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Is reality TV making Americans even dumber?

Kim Kardashian and her clan are American royalty. This oft-mentioned thought may be incredibly disgusting, but it is also incredibly true. Twenty bucks says bunches of folks can name 10 reality-TV stars quicker than they can name 10 American presidents.

No wonder the country is going to hell in a handbasket.

Reality TV, with its flunky cast of characters, is not the main reason for America's demise—there are too many other fun causes to attribute to that—but it is certainly hastening the process. Think of the reality shebang as, say, the grease on the pig chute that creates a seamless, speedy ride to the depths of a murky slop pit.

And many American viewers are sure game for getting muddy.

Perhaps reality-TV viewers should not carry the brunt of the blame for becoming addicted to such programming. It can be quite compelling to watch fat people dancing to lose weight, only to get fat again when they leave the show.

Nielsen ratings show the average American watched nearly five hours of television per day during the 2008-2009 season. The amount has been steadily increasing and is up a full 20 percent from a decade ago.

Keep in mind that a decade ago, the TV landscape wasn't littered with the reality shows that now dominate the airwaves in the way Jessica Simpson has dominated the handbags, high-heels and too-tight-jeans markets. Mix in the copious amount of unemployed folks who don't have much to do other than find a way to fill the giant void left by Oprah's end, and you've got a potent recipe for widespread reality-TV addiction.

Television has long been used to flee the dreariness of daily life for the fanciful and fantastic. Except in the case of reality TV, folks are typically trading down. Sure, there's glitz and glamour—but there's also rampant dysfunction, with cat fights, screaming matches, mockery and rejection.

Viewers enjoy feeling superior to such stupidity, which is what really hooks them. But stupidity can be a double-edged sword, because it's contagious.

An experiment published in the journal Media Psychology gives credence to that. The experiment was entitled "A Story About a Stupid Person Can Make You Act Stupid (or Smart): Behavioral Assimilation (and Contrast) as Narrative Impact" and had a group of Australian college students read a story in which the main character was a total idiot.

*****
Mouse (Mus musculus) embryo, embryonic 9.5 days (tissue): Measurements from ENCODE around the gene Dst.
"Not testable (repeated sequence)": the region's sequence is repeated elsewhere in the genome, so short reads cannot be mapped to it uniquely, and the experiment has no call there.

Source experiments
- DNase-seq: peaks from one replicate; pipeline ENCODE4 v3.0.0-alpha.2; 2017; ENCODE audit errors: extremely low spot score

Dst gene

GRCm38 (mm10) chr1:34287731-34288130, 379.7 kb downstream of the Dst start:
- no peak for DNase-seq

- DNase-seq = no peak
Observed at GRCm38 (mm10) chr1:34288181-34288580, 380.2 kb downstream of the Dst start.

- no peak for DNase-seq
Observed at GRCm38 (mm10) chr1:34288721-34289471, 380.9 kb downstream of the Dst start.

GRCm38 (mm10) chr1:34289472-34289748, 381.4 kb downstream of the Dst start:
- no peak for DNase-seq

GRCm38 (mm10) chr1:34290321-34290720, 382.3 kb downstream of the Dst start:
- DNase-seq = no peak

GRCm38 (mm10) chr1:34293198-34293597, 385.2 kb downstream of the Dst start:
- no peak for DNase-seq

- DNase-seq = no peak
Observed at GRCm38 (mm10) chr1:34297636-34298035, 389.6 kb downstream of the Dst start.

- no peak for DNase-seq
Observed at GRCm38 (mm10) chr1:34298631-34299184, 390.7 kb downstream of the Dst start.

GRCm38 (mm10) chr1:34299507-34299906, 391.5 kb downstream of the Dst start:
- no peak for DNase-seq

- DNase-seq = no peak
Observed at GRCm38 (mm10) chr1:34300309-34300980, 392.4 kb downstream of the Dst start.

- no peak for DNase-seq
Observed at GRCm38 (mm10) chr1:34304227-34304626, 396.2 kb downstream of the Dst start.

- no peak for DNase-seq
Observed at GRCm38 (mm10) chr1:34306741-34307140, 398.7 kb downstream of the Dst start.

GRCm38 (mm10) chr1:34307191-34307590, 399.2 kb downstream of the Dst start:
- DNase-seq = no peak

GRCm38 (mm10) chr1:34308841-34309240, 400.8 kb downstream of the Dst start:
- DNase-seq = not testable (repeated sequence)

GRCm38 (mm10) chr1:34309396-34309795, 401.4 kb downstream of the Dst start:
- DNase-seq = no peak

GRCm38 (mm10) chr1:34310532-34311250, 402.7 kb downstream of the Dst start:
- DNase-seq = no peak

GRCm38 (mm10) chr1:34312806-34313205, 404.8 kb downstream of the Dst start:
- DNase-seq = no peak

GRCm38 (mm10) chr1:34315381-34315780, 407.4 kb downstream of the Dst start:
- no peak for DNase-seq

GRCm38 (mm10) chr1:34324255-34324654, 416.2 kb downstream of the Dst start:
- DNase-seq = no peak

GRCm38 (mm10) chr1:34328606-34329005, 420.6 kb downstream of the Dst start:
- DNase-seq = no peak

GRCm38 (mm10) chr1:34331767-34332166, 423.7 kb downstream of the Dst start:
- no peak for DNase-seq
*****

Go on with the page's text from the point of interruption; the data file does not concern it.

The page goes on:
A subgroup of the students was asked to merely summarize the story, while another subgroup was asked to underline the parts that showed how the idiotic man was different than they were. Those who did not consciously distance themselves from the idiot character by underlining the differences scored quite poorly on a test given after reading the story. Those who underlined the differences scored higher on the post-reading test.

This same concept can apply to reality TV if viewers become so wrapped up in the idiot behavior and characters they see on the tube that they start to assimilate their own behavior to match. In other words, they become idiotic themselves.

While this little study may not be the end-all for concluding that reality TV's stupidity is contagious, the theory can be supplemented by the fact that Simpson's handbags, high-heels and too-tight-jeans enterprises are worth at least $1 billion.

Anyone up for another episode of Jersey Shore?

It's not only the stupidity of such shows that is contagious. So is the pain. A Psychology Today article points out that emotional pain and physical pain activate the same area in the brain, and that severe emotional duress can actually cause the same symptoms as a physical injury.

The emotional-pain factor is quite high on reality TV, especially with the constant rejection on competitive shows that kick the lowly losers back into oblivion—with or without a blubbering Paula Abdul.

Viewers who continuously subject themselves to the agony of others can end up feeling their own pain.

Thus, America is stuck with a large portion of its public writhing on couches with self-inflicted lobotomies.

It's surprising that any of us have the strength to vote, let alone care what this country is coming to.

Perhaps our country's royals have the ability to fix it. Just give them time to come up with another clothing line for Sears, a new guy to humiliate or divorce, or a new perfume to sprinkle on our slop heap. America still has a chance to end up smelling like a rose—or at least the latest Kardashian fragrance.

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